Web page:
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New Music Gear Monday: Pulsar Modular P455 Sidecar/450 EQ API Emulation Bundle

Anyone who’s ever spent time on an API console knows that it’s the sound of American Classic Rock. Many plugin emulations that have attempted to simulate the sound have come close but have always been missing something, but the P455 MDN Sidecar and P450 MDN EQ plugins from Pulsar Modular strives to bring the depth, width and punch that other emulations miss.

Pulsar Modular P455 Sidecar plugin

The P455 MDN Sidecar and P450 MDN EQ plugins are a collaboration between Pulsar Modular’s Ziad Sidawi and Grammy-winning producer Marc Daniel Nelson coming together in an effort to emulate Marc’s 8 channel API bucket from the original console at the famous Record Plant Sausalito. The console was used on a number of legendary albums by Fleetwood Mac, Stevie Wonder, Bob Marley, Prince and many more, and had what many think as the perfect example of the vintage API sound.

The Sidecar

From that came the P455 MDN Sidecar plugin, which can be used as a 2 or 8 channel summing amp, featuring an API-style EQ and a stereo compressor. Besides these more or less standard sections, there are some interesting features that are easy to overlook. There’s a Headroom control that allows you to drive the Sidecar harder to simulate transformer saturation, and a number of switches at the top, including The Hammer (program and frequency range dependent intensity boost), Stage Focus (affects soundstage positioning), and Analog Variance, which we’ll get to in a little bit.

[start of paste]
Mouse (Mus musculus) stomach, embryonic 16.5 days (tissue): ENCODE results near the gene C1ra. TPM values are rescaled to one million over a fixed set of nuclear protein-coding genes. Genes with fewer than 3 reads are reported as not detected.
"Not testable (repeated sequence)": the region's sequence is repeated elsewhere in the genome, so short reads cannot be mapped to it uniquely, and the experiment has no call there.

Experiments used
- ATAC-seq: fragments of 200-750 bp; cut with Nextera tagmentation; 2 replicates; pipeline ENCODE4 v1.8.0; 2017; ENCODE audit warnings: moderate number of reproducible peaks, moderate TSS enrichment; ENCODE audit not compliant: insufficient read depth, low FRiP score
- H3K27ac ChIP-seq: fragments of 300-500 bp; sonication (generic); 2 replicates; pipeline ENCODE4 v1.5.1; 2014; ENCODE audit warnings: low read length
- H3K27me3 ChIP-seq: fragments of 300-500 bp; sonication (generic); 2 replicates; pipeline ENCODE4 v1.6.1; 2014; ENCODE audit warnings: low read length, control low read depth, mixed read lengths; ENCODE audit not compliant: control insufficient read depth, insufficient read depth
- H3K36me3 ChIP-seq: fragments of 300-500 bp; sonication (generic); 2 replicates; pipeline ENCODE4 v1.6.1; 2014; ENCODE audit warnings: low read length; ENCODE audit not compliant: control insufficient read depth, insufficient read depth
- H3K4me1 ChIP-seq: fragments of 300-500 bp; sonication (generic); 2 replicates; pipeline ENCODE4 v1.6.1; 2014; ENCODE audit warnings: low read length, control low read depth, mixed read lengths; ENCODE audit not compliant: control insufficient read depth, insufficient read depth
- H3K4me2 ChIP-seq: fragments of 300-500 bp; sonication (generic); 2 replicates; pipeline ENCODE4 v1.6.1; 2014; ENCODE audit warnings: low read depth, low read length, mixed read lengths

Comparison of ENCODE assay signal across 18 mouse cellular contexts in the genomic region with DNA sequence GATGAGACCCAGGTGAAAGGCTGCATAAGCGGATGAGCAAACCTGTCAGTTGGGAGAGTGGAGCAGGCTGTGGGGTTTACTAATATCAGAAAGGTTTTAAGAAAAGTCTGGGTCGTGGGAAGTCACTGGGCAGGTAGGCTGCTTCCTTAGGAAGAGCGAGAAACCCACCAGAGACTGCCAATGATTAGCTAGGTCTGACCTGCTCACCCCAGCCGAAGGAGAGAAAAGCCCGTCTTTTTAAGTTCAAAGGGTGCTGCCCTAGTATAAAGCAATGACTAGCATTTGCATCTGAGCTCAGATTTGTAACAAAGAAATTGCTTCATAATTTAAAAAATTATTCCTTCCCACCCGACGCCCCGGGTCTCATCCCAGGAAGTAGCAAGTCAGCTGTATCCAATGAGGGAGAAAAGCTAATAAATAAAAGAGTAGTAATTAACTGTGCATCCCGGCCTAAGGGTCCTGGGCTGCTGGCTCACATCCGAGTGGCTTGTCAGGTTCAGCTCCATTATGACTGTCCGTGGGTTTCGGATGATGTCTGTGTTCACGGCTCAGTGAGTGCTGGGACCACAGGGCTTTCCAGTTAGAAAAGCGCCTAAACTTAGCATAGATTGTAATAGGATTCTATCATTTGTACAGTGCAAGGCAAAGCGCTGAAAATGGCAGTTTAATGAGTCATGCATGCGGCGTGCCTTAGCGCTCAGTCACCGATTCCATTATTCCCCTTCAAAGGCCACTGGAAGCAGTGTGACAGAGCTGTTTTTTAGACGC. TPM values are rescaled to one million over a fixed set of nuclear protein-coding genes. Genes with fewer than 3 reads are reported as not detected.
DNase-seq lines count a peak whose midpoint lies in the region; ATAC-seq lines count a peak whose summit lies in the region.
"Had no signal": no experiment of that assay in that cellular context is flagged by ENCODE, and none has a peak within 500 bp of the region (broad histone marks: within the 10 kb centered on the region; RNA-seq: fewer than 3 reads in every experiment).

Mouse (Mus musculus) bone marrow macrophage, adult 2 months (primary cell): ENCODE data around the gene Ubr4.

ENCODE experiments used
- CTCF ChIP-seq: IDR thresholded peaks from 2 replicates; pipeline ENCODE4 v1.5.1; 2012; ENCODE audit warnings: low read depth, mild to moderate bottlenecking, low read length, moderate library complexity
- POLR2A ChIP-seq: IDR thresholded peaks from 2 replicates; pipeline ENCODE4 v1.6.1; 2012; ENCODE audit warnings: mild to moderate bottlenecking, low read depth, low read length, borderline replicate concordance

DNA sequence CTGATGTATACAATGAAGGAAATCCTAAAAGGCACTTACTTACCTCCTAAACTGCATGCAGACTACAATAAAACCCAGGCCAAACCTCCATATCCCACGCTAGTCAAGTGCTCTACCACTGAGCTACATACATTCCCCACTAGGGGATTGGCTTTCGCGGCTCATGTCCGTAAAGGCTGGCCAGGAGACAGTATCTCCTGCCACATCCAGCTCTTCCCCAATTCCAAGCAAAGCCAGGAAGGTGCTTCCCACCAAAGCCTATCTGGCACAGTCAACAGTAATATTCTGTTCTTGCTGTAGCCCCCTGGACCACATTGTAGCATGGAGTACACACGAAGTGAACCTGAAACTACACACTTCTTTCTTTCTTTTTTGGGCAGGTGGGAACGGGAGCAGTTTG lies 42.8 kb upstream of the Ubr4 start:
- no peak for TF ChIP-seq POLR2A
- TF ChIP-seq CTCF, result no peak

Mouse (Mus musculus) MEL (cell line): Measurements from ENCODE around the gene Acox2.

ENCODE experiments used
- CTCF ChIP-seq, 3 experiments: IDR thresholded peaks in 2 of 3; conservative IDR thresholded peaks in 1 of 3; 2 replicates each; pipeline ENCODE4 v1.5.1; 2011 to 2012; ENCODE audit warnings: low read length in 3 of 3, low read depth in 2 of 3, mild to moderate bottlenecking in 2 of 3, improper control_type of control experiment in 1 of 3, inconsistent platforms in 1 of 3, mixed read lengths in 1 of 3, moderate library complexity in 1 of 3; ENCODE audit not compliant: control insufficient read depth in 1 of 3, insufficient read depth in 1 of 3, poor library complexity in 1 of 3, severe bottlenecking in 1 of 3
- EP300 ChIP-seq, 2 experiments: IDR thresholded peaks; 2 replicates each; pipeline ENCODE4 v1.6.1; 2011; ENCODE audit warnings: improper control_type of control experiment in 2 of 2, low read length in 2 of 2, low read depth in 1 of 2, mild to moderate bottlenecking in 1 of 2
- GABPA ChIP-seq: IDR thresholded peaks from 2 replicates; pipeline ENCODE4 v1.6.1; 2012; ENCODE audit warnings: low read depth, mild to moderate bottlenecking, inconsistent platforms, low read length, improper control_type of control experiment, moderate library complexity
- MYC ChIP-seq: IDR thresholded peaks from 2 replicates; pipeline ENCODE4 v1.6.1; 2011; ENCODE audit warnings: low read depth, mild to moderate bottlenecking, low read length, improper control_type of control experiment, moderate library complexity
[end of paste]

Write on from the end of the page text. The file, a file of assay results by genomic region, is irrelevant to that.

There’s also a section labeled “The Dog Pound” which emulates a pair of Analog-to-Digital Converters followed by a pair of tube, transformer and inductor-soaked line amps. One carries a tight and punchy sound while the other is more open and wide. I don’t think I’ve ever seen a function like this on a plugin.

The EQ

The P450 EQ plugin is an emulation of an API 550B 4 band stepped EQ. This has all the whistles and bells of the original hardware unit and more, but a unique feature is Analog Variance. On a real analog hardware desk, each channel will sound slightly different due to random fluctuations from various
factors such as electrical interference, thermal noise, component imperfections and environmental conditions. Many engineers feel that these variations are what really determines the difference between an analog and digital sound. You can find out for yourself thanks to this selection.

The P455 Sidecar and P450 EQ bundle costs $225 and has a 15 day full-use demo for 2 computers. It’s available for Mac (including Apple Silicon) and Windows in all plugin formats.

You can find out more here, or watch the video below.

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